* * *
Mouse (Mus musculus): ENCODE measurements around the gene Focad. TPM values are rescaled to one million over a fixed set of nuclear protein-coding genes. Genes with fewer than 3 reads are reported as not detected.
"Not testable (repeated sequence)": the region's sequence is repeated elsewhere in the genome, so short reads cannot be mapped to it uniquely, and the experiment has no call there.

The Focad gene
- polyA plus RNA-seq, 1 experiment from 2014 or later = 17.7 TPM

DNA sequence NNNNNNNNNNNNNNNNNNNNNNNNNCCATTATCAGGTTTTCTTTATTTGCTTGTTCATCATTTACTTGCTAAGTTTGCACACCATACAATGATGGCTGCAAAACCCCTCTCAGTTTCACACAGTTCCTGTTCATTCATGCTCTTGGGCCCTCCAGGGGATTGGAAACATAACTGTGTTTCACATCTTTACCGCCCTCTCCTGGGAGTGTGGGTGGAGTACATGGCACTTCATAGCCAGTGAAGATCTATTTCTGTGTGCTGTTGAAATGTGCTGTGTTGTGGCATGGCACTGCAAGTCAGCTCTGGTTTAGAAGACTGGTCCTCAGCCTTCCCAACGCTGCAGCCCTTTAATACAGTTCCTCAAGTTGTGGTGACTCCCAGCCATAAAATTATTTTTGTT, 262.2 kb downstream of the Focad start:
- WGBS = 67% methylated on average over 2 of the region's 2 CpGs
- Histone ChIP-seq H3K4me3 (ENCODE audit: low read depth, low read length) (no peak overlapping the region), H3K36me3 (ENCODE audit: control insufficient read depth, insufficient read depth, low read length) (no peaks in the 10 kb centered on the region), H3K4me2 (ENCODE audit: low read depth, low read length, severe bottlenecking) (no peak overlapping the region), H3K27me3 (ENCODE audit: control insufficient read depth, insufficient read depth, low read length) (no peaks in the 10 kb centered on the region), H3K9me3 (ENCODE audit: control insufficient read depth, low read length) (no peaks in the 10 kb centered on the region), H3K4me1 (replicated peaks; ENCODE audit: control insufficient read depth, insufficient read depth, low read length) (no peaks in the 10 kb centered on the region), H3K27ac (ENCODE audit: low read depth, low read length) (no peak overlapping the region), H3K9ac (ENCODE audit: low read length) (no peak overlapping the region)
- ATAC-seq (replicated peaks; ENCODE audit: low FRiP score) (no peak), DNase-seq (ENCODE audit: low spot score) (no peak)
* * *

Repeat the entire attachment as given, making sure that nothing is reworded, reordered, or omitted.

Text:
Mouse (Mus musculus): ENCODE measurements around the gene Focad. TPM values are rescaled to one million over a fixed set of nuclear protein-coding genes. Genes with fewer than 3 reads are reported as not detected.
"Not testable (repeated sequence)": the region's sequence is repeated elsewhere in the genome, so short reads cannot be mapped to it uniquely, and the experiment has no call there.

The Focad gene
- polyA plus RNA-seq, 1 experiment from 2014 or later = 17.7 TPM

DNA sequence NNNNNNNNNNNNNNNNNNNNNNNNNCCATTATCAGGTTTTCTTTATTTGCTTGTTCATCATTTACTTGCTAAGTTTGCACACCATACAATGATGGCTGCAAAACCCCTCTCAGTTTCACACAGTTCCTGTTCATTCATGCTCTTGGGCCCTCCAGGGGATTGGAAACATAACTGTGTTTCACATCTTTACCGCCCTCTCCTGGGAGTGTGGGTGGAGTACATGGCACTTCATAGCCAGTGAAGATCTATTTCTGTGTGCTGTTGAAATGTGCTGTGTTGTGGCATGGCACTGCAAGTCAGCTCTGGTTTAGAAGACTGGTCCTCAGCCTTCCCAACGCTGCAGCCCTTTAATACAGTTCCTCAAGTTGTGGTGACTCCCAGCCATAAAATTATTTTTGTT, 262.2 kb downstream of the Focad start:
- WGBS = 67% methylated on average over 2 of the region's 2 CpGs
- Histone ChIP-seq H3K4me3 (ENCODE audit: low read depth, low read length) (no peak overlapping the region), H3K36me3 (ENCODE audit: control insufficient read depth, insufficient read depth, low read length) (no peaks in the 10 kb centered on the region), H3K4me2 (ENCODE audit: low read depth, low read length, severe bottlenecking) (no peak overlapping the region), H3K27me3 (ENCODE audit: control insufficient read depth, insufficient read depth, low read length) (no peaks in the 10 kb centered on the region), H3K9me3 (ENCODE audit: control insufficient read depth, low read length) (no peaks in the 10 kb centered on the region), H3K4me1 (replicated peaks; ENCODE audit: control insufficient read depth, insufficient read depth, low read length) (no peaks in the 10 kb centered on the region), H3K27ac (ENCODE audit: low read depth, low read length) (no peak overlapping the region), H3K9ac (ENCODE audit: low read length) (no peak overlapping the region)
- ATAC-seq (replicated peaks; ENCODE audit: low FRiP score) (no peak), DNase-seq (ENCODE audit: low spot score) (no peak)